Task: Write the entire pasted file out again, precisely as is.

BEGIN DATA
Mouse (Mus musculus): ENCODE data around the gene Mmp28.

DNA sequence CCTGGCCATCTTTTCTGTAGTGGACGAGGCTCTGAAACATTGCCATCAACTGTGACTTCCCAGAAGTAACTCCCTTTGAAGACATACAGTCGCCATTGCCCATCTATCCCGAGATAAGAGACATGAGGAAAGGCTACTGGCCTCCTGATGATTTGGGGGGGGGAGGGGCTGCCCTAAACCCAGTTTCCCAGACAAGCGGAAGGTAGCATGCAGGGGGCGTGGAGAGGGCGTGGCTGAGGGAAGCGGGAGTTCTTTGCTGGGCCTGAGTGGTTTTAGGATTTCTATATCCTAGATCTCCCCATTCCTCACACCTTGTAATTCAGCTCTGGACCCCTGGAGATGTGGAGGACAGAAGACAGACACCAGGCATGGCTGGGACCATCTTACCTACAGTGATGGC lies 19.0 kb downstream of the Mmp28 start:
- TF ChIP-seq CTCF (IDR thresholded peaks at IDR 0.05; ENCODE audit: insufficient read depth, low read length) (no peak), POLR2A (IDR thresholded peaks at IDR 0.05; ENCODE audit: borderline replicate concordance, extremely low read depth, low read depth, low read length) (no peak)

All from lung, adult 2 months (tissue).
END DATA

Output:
Mouse (Mus musculus): ENCODE data around the gene Mmp28.

DNA sequence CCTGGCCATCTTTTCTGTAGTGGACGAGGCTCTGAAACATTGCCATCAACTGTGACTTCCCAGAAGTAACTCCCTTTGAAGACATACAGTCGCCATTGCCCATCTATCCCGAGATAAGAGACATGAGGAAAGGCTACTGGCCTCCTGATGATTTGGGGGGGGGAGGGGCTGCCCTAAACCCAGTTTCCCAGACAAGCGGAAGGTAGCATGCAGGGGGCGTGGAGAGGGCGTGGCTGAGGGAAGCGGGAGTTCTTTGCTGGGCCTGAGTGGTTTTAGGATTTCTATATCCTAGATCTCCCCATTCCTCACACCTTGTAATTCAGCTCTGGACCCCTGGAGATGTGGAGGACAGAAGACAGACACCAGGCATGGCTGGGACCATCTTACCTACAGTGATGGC lies 19.0 kb downstream of the Mmp28 start:
- TF ChIP-seq CTCF (IDR thresholded peaks at IDR 0.05; ENCODE audit: insufficient read depth, low read length) (no peak), POLR2A (IDR thresholded peaks at IDR 0.05; ENCODE audit: borderline replicate concordance, extremely low read depth, low read depth, low read length) (no peak)

All from lung, adult 2 months (tissue).